In Michael Connelly's novel, "The Poet," a journalist helps the FBI track down a serial killer. At one point the question is asked, how can someone be so evil? The agents say that killers like the one dubbed The Poet are "from the moon," because there is just no other way to explain their behavior. They are just not from this world.
Now, trying to explain why Sean Avery does and says what he does and says is a lot like trying to figure out what makes a man like Charles Manson or Ted Bundy tick. But I'll give it a shot.
By now, you've heard what Avery had to say to Canadian television before the Stars' game Tuesday against the Flames. It was calculated, deliberate, offensive, and shocking. That Gary Bettman suspended him indefinitely surprised almost no one, despite the fact that this may have been the first time in league history, or in any league's history, that a player was suspended for an off-the-field comment.
So other than the fact that it was Avery being Avery, why would he say such a thing? I have a theory that's a little wacky, but then again, so is Avery so there's a good chance I'm right.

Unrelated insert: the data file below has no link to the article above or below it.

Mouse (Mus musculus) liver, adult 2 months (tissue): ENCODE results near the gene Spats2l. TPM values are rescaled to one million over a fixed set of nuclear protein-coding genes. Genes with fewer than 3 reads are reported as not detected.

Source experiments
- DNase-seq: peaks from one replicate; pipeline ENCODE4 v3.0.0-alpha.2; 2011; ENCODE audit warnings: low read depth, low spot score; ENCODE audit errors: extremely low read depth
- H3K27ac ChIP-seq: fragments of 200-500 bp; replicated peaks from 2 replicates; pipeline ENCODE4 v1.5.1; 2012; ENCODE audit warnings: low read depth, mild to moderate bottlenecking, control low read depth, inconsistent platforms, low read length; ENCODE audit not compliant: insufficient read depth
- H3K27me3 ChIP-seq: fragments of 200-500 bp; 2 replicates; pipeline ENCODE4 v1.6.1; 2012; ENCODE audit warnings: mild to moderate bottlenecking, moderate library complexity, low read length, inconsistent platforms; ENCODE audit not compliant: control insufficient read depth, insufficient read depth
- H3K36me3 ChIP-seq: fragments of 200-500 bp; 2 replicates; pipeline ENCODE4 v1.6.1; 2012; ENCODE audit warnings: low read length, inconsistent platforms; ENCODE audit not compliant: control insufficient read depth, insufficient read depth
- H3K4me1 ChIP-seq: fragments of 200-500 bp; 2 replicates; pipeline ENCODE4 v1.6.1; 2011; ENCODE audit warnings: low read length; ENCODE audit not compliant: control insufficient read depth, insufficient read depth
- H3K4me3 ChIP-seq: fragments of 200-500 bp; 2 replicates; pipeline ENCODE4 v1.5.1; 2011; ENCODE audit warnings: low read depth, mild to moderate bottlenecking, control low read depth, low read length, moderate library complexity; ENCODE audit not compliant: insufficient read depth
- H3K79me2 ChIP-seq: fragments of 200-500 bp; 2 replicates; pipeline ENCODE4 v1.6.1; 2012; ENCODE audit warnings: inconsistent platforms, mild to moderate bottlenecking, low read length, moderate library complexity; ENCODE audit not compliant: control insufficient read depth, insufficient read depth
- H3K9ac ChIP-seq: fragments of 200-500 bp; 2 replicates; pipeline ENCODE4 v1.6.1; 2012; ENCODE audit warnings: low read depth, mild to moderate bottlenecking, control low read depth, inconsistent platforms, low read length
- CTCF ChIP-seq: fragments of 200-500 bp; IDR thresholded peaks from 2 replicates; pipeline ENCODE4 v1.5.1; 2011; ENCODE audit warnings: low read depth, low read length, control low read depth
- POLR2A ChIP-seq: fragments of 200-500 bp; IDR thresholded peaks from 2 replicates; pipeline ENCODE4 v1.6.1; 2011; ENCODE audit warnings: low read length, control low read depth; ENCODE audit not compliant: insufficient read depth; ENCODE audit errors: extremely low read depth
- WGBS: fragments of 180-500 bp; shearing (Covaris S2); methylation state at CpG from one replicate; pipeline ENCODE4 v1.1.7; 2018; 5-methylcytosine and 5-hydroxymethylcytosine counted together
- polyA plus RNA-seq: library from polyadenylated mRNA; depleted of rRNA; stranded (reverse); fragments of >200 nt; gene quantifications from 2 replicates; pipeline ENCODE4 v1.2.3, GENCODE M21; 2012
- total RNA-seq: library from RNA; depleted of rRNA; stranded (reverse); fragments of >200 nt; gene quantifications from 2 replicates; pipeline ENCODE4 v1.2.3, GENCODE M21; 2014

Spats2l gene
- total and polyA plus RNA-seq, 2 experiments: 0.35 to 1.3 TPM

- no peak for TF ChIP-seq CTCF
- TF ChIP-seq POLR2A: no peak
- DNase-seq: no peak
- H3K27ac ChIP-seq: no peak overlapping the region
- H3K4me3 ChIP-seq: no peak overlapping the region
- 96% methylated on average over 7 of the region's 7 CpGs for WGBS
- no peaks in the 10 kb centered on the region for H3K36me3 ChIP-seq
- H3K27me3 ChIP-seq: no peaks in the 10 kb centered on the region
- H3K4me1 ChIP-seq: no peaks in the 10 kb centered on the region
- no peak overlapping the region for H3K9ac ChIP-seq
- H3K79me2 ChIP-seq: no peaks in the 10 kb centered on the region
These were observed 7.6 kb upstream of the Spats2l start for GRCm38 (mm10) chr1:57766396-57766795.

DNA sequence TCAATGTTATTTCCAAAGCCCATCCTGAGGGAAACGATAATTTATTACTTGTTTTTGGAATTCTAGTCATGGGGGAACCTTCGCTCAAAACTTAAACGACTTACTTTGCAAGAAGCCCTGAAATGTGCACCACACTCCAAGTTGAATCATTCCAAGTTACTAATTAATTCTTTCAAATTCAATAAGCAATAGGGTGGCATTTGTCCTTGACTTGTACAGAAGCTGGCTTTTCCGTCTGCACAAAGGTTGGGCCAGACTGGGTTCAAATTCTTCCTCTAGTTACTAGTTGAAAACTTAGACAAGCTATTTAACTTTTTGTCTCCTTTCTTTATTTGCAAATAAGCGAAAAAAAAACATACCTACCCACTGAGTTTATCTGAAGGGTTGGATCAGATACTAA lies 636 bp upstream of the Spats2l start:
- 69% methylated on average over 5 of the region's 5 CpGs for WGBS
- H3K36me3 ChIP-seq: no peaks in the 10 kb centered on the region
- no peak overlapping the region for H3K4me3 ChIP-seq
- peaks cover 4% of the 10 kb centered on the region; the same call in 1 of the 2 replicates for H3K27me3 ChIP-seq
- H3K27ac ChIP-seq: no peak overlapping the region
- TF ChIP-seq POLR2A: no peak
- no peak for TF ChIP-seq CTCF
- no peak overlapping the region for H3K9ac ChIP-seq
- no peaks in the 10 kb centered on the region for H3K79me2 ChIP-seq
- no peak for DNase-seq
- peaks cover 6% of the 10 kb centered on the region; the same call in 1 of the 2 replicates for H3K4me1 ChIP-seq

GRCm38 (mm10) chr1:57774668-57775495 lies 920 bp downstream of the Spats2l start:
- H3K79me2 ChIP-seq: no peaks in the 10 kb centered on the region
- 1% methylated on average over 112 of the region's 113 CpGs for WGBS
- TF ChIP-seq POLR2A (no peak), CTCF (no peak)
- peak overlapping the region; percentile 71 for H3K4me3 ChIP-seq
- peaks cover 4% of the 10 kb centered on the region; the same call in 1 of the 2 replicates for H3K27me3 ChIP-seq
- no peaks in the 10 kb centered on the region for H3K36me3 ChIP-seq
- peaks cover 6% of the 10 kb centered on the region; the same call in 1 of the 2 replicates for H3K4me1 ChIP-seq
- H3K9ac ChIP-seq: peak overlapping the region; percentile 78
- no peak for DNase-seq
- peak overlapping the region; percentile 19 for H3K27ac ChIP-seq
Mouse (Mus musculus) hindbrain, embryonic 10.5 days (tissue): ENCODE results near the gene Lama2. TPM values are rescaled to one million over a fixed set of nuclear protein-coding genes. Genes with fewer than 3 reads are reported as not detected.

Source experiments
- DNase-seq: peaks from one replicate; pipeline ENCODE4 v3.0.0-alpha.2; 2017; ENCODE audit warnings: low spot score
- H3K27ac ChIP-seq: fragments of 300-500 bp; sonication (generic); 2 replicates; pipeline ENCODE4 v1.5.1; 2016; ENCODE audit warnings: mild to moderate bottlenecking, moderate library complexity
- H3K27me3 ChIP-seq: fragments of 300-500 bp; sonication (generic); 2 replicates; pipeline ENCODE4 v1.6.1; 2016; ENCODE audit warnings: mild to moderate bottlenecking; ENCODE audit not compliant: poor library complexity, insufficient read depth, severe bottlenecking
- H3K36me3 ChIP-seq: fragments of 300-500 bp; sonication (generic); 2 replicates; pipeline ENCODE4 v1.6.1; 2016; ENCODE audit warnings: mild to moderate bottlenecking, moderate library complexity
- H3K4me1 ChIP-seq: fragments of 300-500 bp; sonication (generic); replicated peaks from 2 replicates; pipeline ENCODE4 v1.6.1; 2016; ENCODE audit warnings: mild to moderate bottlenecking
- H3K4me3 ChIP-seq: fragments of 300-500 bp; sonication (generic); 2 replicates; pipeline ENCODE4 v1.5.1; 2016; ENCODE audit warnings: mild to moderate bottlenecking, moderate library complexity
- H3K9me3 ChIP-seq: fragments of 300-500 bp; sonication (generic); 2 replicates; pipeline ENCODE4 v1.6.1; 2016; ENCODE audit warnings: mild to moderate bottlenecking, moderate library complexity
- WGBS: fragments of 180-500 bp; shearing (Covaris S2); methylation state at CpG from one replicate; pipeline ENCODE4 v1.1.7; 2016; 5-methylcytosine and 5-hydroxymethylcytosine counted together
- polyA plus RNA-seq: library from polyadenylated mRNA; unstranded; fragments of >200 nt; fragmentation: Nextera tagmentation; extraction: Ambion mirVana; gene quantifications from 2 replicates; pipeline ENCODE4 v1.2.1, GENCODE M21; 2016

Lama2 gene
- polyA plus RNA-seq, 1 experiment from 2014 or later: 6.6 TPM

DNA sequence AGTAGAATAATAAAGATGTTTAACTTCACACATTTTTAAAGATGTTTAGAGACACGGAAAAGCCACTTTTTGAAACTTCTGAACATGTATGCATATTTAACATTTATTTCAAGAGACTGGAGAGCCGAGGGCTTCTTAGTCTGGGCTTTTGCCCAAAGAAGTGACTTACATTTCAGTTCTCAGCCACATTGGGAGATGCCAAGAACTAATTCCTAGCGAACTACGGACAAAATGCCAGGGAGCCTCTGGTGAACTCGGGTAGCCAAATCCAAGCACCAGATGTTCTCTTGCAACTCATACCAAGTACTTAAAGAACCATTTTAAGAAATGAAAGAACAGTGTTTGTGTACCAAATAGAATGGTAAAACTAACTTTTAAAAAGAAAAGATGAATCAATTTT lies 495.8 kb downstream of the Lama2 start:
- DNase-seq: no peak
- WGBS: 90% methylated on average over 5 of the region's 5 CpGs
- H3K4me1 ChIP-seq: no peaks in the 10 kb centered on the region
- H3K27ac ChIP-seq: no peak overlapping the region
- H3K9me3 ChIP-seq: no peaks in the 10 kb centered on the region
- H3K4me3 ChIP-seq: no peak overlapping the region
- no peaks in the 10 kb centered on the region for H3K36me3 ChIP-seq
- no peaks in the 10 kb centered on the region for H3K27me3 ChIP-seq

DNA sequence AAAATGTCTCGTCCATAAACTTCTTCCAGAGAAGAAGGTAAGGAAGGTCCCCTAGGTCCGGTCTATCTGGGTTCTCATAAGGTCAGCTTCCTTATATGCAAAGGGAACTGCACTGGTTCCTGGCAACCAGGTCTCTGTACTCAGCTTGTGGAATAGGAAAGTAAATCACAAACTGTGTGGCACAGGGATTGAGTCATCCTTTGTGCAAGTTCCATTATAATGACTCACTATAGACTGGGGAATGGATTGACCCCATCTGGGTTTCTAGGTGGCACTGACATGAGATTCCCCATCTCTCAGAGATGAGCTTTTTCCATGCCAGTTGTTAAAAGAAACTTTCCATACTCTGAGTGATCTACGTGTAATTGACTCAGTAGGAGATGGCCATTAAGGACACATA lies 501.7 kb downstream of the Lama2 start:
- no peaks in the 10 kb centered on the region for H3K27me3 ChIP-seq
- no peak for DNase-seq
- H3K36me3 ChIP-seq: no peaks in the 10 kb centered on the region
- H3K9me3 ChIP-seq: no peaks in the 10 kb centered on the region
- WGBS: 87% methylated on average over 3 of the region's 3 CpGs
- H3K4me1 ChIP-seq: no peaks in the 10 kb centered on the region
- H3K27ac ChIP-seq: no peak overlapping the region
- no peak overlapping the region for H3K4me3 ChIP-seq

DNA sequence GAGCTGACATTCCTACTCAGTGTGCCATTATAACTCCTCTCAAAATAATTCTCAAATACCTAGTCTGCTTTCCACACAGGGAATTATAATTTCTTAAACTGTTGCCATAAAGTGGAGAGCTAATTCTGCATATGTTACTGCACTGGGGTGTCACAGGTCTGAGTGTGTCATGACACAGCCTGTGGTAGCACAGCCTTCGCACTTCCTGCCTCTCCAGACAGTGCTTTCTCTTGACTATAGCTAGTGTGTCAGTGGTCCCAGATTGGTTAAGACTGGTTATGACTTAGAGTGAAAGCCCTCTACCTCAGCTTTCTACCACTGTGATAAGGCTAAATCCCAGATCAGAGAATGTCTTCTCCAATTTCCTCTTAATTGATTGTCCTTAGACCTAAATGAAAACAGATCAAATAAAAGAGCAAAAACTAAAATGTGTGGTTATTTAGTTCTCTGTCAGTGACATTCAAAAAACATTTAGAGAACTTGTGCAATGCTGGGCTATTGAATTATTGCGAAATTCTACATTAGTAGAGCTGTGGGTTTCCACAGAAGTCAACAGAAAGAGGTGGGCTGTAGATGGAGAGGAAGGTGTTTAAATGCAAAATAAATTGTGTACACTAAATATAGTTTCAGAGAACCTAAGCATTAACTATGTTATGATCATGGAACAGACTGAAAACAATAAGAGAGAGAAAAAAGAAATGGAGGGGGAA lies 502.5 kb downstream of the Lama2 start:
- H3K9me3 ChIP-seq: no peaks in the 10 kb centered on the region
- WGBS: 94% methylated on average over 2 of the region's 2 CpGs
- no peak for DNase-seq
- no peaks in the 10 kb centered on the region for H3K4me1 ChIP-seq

You know the term "suicide by cop?" It's where someone commits a crime to put himself in a position to be shot by police and, hopefully, killed.
Well, I think Sean Avery is a very troubled and conflicted individual. And saying what he said prior to the game against the Flames was an attempt at "suicide by Phaneuf." Because if Avery had played, he would have ended up a smear on the boards or a spot on the ice after Calgary's Dion Phaneuf got through with him. Phaneuf is dating Elisha Cuthbert, one of the ex-girlfriends Avery's comment referenced.
Maybe Avery was simply trying to get in Phaneuf's head and get him off his game, or get him to retaliate and get tossed, which would theoretically help the Stars' cause. But there could be more going on here.
Read Scott Burnside's take on the situation, which references an ugly incident with a fan in Boston. He notes that there are those who think Avery needs professional help. Add me to the list.
Sean Avery, Darcy Tucker and Dale Hunter are all players who are nasty, have often been called players you hate, but you'd love to have on your team.
You can have them.
Ask the Stars if they still want Avery.
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